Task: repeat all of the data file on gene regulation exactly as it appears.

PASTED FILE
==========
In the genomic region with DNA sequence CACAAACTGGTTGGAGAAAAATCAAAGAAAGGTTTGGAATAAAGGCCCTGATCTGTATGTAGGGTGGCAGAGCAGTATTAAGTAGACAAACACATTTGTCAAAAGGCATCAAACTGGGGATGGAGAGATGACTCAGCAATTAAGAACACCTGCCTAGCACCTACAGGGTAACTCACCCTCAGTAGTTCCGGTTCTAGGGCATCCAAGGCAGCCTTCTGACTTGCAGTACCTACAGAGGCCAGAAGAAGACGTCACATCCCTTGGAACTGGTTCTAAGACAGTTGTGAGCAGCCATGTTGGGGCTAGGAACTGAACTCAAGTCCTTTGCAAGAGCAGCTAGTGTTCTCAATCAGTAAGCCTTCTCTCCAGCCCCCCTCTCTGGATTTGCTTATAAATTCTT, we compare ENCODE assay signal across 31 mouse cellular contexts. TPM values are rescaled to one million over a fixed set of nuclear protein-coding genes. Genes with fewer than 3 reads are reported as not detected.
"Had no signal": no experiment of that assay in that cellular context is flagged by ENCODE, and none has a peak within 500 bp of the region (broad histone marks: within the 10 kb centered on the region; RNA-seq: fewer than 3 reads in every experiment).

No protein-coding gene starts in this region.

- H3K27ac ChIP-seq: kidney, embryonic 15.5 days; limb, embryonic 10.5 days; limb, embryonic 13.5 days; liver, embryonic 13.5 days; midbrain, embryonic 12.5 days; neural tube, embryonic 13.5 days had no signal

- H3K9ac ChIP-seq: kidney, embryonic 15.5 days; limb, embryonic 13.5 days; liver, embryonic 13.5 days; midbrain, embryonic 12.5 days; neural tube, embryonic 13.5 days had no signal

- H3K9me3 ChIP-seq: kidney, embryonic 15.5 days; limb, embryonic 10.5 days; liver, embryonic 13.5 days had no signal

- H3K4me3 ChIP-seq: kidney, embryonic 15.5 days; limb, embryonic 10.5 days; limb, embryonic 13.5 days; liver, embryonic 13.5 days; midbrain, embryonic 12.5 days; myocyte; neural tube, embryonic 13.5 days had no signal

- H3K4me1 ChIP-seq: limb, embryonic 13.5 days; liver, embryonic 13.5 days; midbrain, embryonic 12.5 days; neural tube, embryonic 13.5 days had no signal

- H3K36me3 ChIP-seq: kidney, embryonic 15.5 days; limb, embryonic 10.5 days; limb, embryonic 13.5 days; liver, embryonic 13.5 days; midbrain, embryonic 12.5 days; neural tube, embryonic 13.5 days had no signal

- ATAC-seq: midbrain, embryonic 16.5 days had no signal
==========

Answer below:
In the genomic region with DNA sequence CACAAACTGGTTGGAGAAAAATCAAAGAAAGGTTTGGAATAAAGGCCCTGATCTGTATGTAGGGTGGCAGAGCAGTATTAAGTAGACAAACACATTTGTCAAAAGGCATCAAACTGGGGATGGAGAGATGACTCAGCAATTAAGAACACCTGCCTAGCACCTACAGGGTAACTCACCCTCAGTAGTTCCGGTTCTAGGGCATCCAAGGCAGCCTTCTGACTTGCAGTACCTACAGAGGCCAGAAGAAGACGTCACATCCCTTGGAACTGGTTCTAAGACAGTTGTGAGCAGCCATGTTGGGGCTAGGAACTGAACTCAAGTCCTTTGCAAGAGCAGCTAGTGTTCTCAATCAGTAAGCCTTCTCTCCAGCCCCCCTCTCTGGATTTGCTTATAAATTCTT, we compare ENCODE assay signal across 31 mouse cellular contexts. TPM values are rescaled to one million over a fixed set of nuclear protein-coding genes. Genes with fewer than 3 reads are reported as not detected.
"Had no signal": no experiment of that assay in that cellular context is flagged by ENCODE, and none has a peak within 500 bp of the region (broad histone marks: within the 10 kb centered on the region; RNA-seq: fewer than 3 reads in every experiment).

No protein-coding gene starts in this region.

- H3K27ac ChIP-seq: kidney, embryonic 15.5 days; limb, embryonic 10.5 days; limb, embryonic 13.5 days; liver, embryonic 13.5 days; midbrain, embryonic 12.5 days; neural tube, embryonic 13.5 days had no signal

- H3K9ac ChIP-seq: kidney, embryonic 15.5 days; limb, embryonic 13.5 days; liver, embryonic 13.5 days; midbrain, embryonic 12.5 days; neural tube, embryonic 13.5 days had no signal

- H3K9me3 ChIP-seq: kidney, embryonic 15.5 days; limb, embryonic 10.5 days; liver, embryonic 13.5 days had no signal

- H3K4me3 ChIP-seq: kidney, embryonic 15.5 days; limb, embryonic 10.5 days; limb, embryonic 13.5 days; liver, embryonic 13.5 days; midbrain, embryonic 12.5 days; myocyte; neural tube, embryonic 13.5 days had no signal

- H3K4me1 ChIP-seq: limb, embryonic 13.5 days; liver, embryonic 13.5 days; midbrain, embryonic 12.5 days; neural tube, embryonic 13.5 days had no signal

- H3K36me3 ChIP-seq: kidney, embryonic 15.5 days; limb, embryonic 10.5 days; limb, embryonic 13.5 days; liver, embryonic 13.5 days; midbrain, embryonic 12.5 days; neural tube, embryonic 13.5 days had no signal

- ATAC-seq: midbrain, embryonic 16.5 days had no signal